Inside STAT: When health records are held ransom, patients are the hardest hit — and last to know


(ADOBE)

Ransomware attacks on health records are becoming increasingly common — the health records of 23 million people in the U.S. were breached last year, and already this year, nearly 17 million people's records have been hit by such attacks. As inconvenient as these attacks are for medical providers, it's patients who are acutely affected. Experts say that current regulations allow health providers to hide in a black box of sorts, which effectively leaves patients in the dark about what's going on with their medical records and even upcoming appointments. “There’s a lot of secrecy when it comes to cybercrime,” one data privacy expert tells STAT contributor Marion Renault. “You’re not proud of the fact you’ve become a ransomware victim, so a lot of this is swept under the carpet.” Read more here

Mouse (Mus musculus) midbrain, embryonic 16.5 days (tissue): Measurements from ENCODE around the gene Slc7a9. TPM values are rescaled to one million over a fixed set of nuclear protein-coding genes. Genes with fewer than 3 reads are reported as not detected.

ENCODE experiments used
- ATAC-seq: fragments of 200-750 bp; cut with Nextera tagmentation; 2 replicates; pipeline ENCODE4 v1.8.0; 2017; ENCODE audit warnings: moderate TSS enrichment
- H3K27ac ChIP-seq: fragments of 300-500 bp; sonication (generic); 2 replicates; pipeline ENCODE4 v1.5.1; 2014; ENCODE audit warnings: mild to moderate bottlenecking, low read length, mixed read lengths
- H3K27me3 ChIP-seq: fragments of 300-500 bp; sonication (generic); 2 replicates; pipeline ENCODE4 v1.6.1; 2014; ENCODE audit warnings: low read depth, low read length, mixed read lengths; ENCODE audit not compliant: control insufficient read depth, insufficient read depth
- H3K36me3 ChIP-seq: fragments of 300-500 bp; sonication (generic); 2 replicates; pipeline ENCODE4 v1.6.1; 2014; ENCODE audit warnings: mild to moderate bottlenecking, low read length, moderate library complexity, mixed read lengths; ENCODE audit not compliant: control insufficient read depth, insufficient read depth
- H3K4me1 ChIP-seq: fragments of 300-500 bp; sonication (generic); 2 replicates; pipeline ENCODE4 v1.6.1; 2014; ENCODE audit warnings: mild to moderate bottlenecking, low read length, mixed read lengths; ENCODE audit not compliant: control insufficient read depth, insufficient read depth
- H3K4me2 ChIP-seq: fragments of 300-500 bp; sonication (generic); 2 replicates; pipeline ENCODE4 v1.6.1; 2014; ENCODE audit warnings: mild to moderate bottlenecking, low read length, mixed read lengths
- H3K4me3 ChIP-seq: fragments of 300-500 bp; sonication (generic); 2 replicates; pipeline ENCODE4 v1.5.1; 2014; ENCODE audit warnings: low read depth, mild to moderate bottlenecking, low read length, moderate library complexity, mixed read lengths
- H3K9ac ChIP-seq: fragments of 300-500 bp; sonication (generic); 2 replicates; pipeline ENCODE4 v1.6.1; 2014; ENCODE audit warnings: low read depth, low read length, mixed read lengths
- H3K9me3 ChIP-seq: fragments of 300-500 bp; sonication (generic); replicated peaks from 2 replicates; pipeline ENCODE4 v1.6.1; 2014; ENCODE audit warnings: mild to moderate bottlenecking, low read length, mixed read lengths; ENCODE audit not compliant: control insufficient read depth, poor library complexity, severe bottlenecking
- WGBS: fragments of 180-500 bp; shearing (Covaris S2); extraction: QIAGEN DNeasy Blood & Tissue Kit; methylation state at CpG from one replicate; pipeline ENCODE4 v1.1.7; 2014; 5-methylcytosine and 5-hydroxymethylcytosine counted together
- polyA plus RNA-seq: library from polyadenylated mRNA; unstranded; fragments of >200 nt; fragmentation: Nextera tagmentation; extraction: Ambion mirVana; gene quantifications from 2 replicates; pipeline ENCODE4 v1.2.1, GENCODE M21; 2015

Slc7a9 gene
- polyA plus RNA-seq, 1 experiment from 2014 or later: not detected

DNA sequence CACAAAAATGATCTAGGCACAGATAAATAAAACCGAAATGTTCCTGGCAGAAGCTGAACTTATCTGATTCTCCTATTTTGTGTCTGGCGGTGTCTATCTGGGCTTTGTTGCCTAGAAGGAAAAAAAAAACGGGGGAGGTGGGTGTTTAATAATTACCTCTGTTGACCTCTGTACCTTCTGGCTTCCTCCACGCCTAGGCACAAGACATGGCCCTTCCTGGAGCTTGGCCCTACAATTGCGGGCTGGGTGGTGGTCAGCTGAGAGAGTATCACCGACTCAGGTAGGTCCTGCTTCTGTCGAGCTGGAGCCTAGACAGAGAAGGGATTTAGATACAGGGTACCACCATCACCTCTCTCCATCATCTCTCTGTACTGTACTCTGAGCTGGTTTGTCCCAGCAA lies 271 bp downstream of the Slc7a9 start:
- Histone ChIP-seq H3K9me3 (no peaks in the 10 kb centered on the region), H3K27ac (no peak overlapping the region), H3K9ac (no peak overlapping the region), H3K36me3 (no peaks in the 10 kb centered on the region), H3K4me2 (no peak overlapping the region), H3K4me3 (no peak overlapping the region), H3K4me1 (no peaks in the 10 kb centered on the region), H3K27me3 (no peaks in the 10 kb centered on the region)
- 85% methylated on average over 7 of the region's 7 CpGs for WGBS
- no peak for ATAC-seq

Lab Chat: In new study, stem cells self-organize into a mini model of a beating heart


A beating cardioid. (The Mendjan Lab)

In a new study, researchers describe a new mini model of the heart — one they call a cardioid — in which they coaxed stem cells that usually precede the creation of heart muscle into self-organizing. Not only did this approach yield heart cells, also known as cardiomyocytes, but the cells assembled themselves into a 3D structure, complete with a single chamber reminiscent of a human heart (although a real one has four chambers) and a heartbeat that showed liquid being pumped around the chamber. I spoke with Sasha Mendjan, a stem cell biologist at the Austrian Academy of Sciences in Vienna and the study's senior author, to learn more. 

Previous attempts used tissue engineering. Why not continue with that? 
Like with building a house or a piece of machinery, you need to have an exact plan for what needs to be built. If the concrete [or other material] doesn’t have the right specifications, or if one part is faulty, it won’t work as expected. And with an engineering approach, we won’t know how the biology of the heart works. You need to be able to recapitulate what actually happens in development and there are a lot of unknowns, so we can’t build it. 

What was an advantage of self-organization?